The place for all things Iowa and Honors.

People and the Environment: Technology, Culture, and Social Justice

Fall 2014

MW 3:30-4:45 in TILE Classroom 350 VAN

ANTH:1046 (113:046); GWSS:1046 (131:046), GEOG:1046 (044:046)

This course explores how resources, commodities, people and ideas cross borders.  It examines globalization through issues of technology, social justice and environment and brings together perspectives from anthropology, gender studies, geography, energy science and development.   This is a course about “big questions” related to the interaction between environment and culture: How is my life connected to that of a tribal woman living in rural India?  What is the cause of drought, in Iowa and Rajasthan?  What does Google Earth tell us?  What does it NOT tell us?   This course will guide you through the process of addressing urgent, real world problems by focusing on the causes, impact and potential solutions of rapid deforestation in Rajasthan, India.  It will do so through active, inquiry-based learning that involves classroom-activities, discussion, team work and a combination of short lectures, exams, writing assignments, discussion, and projects that all relate to one guiding question of the course:  What is the relationship between my daily life and large-scale environmental and social processes? 

This course fulfills GE requirement for International and Global Issues.

This course links to study abroad through the 3-week India Winterim program for interested students.

This course can be taken as an Honors Contract course for Honors students.

This is a Big Questions course team-taught by five faculty members:

            Meena Khandelwal, course director (Anthropology and GWSS)

            H.S. Udaykumar (Mechanical Engineering)

            Matt Hill (Anthropology)

            Marc Linderman (Geography)

            Jerry Anthony (Urban Planning)

The Real Students of Iowa Med

Join us for a “reality show-esque” look into Iowa Med school!

Our special guest speaker will be Ellen Franklin, a manager of clinical skills assessment and learning community at the Carver College of Medicine. She will be discussing the new Iowa Med curriculum and the Performance Based Assessment (PBA) program that Iowa Med runs among other topics.

 We will also have a panel of medical students at the event to share their medical school experiences at Iowa. They’ll offer a great student perspective on what medical school is really like.

Date: Thursday, April 10

Time: 6:00 pm - 7:00 pm

Location: IMU Illinois Room

  • Do you want to have an impact through your education?
  • Do you feel like making a community a better place?
  • Would you like to work as a team and build on your ideas
  • Would you like to get a first-hand look at one of the great social experiments of our time - the Las Vegas’ Downtown Project?

This spring, The University of Iowa is offering an innovative new major for a select group of first-year Honors students.  The major track, Engaged Social Innovation, is meant for students who want to learn more while helping others.  Selected students will apply their education and creativity toward a specific initiative – the Downtown Project, located in the Fremont East and Arts District areas of Las Vegas, Nevada (http://downtownproject.com/).  Working in teams, students will create an initiative that helps improves the community of Downtown Las Vegas.  Students who are majoring in the arts, humanities, or natural and social sciences that would apply their interests towards making a city or community a better place are encouraged to apply.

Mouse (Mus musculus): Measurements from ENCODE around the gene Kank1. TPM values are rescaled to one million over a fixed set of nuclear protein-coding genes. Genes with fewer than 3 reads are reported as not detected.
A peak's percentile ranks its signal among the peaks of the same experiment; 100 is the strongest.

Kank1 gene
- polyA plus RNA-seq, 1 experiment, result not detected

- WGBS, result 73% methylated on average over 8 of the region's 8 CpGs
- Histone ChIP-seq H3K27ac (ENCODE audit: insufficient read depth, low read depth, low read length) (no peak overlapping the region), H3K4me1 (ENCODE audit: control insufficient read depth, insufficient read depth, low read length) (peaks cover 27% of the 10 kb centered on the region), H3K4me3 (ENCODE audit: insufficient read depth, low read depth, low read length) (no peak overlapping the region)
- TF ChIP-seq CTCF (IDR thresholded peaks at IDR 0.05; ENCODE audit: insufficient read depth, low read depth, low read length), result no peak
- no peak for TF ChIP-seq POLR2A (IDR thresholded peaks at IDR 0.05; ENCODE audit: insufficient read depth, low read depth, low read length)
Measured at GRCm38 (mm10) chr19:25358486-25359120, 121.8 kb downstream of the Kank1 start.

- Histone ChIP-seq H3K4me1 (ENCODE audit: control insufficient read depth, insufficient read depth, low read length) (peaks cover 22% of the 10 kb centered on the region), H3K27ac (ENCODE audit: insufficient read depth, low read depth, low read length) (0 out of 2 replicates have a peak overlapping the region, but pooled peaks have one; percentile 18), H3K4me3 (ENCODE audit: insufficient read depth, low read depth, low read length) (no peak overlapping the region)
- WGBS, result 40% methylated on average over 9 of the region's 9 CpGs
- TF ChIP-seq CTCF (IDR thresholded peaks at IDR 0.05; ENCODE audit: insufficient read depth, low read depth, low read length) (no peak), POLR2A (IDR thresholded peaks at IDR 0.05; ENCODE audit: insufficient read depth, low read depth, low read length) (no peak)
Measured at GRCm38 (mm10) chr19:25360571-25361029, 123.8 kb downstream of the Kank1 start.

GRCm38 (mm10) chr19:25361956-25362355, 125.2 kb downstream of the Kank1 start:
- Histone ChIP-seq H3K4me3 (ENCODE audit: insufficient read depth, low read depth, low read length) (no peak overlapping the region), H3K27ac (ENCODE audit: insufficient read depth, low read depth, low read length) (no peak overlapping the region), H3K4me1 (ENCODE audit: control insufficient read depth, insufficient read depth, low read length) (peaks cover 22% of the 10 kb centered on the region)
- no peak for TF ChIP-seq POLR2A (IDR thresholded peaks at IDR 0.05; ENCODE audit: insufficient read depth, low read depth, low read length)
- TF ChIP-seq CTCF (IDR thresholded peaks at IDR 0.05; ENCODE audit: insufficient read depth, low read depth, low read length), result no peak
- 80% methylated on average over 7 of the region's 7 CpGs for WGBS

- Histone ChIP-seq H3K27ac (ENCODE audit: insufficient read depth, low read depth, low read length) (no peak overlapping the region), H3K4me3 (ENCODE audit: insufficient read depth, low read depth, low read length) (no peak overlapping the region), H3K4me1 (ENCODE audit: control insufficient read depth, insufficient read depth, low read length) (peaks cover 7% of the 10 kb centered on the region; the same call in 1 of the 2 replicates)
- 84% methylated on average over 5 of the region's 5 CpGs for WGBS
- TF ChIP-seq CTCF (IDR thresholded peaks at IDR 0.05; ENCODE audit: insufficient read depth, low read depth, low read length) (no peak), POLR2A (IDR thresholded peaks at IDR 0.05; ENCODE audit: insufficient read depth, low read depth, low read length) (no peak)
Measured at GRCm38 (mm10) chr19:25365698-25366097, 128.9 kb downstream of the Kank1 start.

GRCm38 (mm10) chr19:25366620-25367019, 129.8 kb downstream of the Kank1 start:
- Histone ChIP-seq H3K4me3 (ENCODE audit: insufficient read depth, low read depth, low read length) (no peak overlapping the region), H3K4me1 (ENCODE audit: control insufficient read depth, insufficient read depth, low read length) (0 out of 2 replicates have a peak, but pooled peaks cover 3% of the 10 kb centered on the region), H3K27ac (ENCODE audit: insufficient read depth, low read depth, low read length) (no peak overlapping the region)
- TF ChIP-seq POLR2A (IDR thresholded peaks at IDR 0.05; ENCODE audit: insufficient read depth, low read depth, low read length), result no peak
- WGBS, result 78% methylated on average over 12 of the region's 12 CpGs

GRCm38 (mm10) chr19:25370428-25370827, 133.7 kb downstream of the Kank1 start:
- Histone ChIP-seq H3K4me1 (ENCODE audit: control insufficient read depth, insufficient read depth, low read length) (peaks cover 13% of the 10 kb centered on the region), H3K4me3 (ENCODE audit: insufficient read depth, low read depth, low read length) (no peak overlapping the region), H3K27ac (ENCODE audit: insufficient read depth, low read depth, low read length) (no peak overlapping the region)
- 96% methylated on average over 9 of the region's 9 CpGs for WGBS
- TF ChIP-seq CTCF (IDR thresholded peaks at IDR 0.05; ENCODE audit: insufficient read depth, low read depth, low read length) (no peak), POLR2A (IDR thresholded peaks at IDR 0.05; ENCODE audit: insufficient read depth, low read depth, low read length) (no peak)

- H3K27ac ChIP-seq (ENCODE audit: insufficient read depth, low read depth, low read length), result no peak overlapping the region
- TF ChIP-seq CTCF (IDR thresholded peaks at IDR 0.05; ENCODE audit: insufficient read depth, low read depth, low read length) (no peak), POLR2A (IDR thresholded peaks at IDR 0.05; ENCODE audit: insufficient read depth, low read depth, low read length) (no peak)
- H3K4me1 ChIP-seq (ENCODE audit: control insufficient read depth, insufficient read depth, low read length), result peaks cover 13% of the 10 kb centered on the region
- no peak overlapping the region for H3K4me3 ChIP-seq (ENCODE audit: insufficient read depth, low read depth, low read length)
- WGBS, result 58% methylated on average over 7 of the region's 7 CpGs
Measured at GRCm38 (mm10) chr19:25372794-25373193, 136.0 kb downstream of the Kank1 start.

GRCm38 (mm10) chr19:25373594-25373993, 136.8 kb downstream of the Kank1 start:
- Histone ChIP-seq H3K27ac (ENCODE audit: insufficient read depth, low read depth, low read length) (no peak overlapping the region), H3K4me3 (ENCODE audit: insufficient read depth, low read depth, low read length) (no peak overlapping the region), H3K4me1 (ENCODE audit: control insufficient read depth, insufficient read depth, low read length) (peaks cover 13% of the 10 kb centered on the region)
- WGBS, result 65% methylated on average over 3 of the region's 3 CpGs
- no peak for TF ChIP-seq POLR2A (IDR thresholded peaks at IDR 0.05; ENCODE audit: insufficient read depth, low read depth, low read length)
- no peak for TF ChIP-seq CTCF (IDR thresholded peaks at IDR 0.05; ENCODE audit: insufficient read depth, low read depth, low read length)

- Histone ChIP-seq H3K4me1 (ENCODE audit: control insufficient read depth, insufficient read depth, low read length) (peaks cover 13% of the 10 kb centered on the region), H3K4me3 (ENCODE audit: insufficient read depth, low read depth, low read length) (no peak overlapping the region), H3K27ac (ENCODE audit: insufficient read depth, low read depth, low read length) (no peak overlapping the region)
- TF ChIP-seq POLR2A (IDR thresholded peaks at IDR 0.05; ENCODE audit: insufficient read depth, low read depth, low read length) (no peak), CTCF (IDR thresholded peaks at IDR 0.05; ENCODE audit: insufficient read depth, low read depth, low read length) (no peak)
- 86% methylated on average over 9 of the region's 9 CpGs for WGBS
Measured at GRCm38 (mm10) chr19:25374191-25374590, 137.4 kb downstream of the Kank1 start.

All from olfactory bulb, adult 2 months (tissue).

To learn more about the major, attend an information session on Monday, April 7th at 5:00 p.m. in the South Commons on the third floor of the Blank Honors Center.

You can also learn more from our website at http://innovatingiowa.org/ or by emailing us at honors-program@uiowa.edu.  We will be happy to answer any questions you have.

Student Profile: Sarah Mayer, Vice President of the Presidential Scholars Program

Year: Junior
Area of Study: Biochemistry, Spanish, Pre-Medice
Hometown: Johnston, IA
Involvement: Presidential Scholars Program Vice President, UIHC Student Leader Board, Research Assistant in the Bartlett Lab, Big Brothers Big Sisters, WiSE, Alpha Chi Sigma, Medicus, Biochemistry Majors Club
Interesting Fact: I learned that my name means “corn” in Quechua (the indigenous language of Peru) - quite fitting for an Iowan!
Much of my involvement with the new Presidential Scholars Program developed from a meeting in the Burge cafeteria, and a summer in Cusco, Peru — very different places, but a satisfying integration of interests. Freshman year, Fellowships Director Kelly Thornburg met with my class of Presidential Scholars to discuss future fellowship opportunities as well as other ideas for scholarship recipients. One idea was having regular meetings where people could get together to discuss different articles, stories, or lectures so that we could practice professional discourse while learning about a wide variety of topics. That great idea got filed into a back corner of my brain for a few semesters, until I spent a summer studying abroad with a group of eight people with the most random combination of majors you could imagine. Leaving my bubble of science reminded me that there are so many other perspectives out there that I might miss as I specialize more and more, and I came back to the States excited about diversifying my intellectual consumption.
With the help of two of my classmates, Allison Kindig and Alex Hjelmaas, I approached Honors Director Dr. Art Spisak about starting those events Kelly had suggested back in that Burge meeting, since the new organization of the PSP was taking shape. The Honors Program’s willingness to support a few students’ pet project led us to start monthly events called “Discourse” that have helped build more of a community among Presidential Scholars. The mix of intellectual discussion, a casual setting (with food, of course!), and a variety of people from really diverse disciplines leads to enlightening, enjoyable discussions. I always come away from Discourse with more questions than answers, but pleased to hear so many cool perspectives. I’ve since joined the executive board as Vice President, helping plan other events for Presidential Scholars, dreaming up new ideas for the program, and working with the rest of the board on a proposal with the UI Foundation to potentially secure funding for more activities within the PSP, such as workshops or group travel.